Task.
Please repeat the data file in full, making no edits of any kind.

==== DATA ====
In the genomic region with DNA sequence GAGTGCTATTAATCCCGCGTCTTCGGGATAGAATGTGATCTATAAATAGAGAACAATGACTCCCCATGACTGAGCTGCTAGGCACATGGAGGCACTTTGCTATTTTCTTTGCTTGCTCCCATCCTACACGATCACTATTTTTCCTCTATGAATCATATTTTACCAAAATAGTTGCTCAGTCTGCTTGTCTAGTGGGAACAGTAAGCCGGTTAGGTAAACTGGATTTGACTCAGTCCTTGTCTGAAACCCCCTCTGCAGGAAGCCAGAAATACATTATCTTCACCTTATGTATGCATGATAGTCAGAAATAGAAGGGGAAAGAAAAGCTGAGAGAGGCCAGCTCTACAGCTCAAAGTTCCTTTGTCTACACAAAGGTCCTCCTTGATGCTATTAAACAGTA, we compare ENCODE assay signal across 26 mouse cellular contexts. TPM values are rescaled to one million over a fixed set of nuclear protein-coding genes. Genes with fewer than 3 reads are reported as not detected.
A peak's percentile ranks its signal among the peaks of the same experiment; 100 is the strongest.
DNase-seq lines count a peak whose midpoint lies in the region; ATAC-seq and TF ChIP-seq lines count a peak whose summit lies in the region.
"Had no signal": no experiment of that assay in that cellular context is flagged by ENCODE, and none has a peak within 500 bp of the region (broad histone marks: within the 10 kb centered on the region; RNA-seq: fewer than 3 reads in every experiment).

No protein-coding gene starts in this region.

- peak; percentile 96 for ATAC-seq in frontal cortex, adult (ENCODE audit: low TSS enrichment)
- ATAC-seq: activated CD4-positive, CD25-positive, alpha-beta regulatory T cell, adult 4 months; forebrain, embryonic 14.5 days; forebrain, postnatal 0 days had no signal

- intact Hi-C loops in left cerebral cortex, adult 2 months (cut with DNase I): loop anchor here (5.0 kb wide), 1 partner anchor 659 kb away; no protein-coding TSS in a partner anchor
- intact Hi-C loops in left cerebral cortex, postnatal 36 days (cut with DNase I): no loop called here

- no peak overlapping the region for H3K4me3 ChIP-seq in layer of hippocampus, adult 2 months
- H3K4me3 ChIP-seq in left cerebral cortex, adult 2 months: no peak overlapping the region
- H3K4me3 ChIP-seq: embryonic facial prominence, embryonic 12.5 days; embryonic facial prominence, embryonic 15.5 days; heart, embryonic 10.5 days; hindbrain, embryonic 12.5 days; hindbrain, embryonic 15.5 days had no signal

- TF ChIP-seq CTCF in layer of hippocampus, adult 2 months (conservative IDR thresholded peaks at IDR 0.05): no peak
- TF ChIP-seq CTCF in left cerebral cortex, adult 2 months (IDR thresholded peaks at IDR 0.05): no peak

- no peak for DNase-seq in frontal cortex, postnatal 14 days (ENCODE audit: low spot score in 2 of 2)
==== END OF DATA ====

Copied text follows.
In the genomic region with DNA sequence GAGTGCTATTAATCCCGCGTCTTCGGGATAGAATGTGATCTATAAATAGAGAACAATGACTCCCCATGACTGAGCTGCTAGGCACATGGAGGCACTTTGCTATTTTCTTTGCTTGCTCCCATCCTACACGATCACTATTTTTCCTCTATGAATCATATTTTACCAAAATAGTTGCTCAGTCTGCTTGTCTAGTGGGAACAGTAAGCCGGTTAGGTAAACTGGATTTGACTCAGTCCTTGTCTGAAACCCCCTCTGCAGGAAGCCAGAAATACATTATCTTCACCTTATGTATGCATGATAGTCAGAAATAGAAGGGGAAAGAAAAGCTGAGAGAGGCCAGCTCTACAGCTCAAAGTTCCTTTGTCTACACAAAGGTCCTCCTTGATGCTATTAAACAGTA, we compare ENCODE assay signal across 26 mouse cellular contexts. TPM values are rescaled to one million over a fixed set of nuclear protein-coding genes. Genes with fewer than 3 reads are reported as not detected.
A peak's percentile ranks its signal among the peaks of the same experiment; 100 is the strongest.
DNase-seq lines count a peak whose midpoint lies in the region; ATAC-seq and TF ChIP-seq lines count a peak whose summit lies in the region.
"Had no signal": no experiment of that assay in that cellular context is flagged by ENCODE, and none has a peak within 500 bp of the region (broad histone marks: within the 10 kb centered on the region; RNA-seq: fewer than 3 reads in every experiment).

No protein-coding gene starts in this region.

- peak; percentile 96 for ATAC-seq in frontal cortex, adult (ENCODE audit: low TSS enrichment)
- ATAC-seq: activated CD4-positive, CD25-positive, alpha-beta regulatory T cell, adult 4 months; forebrain, embryonic 14.5 days; forebrain, postnatal 0 days had no signal

- intact Hi-C loops in left cerebral cortex, adult 2 months (cut with DNase I): loop anchor here (5.0 kb wide), 1 partner anchor 659 kb away; no protein-coding TSS in a partner anchor
- intact Hi-C loops in left cerebral cortex, postnatal 36 days (cut with DNase I): no loop called here

- no peak overlapping the region for H3K4me3 ChIP-seq in layer of hippocampus, adult 2 months
- H3K4me3 ChIP-seq in left cerebral cortex, adult 2 months: no peak overlapping the region
- H3K4me3 ChIP-seq: embryonic facial prominence, embryonic 12.5 days; embryonic facial prominence, embryonic 15.5 days; heart, embryonic 10.5 days; hindbrain, embryonic 12.5 days; hindbrain, embryonic 15.5 days had no signal

- TF ChIP-seq CTCF in layer of hippocampus, adult 2 months (conservative IDR thresholded peaks at IDR 0.05): no peak
- TF ChIP-seq CTCF in left cerebral cortex, adult 2 months (IDR thresholded peaks at IDR 0.05): no peak

- no peak for DNase-seq in frontal cortex, postnatal 14 days (ENCODE audit: low spot score in 2 of 2)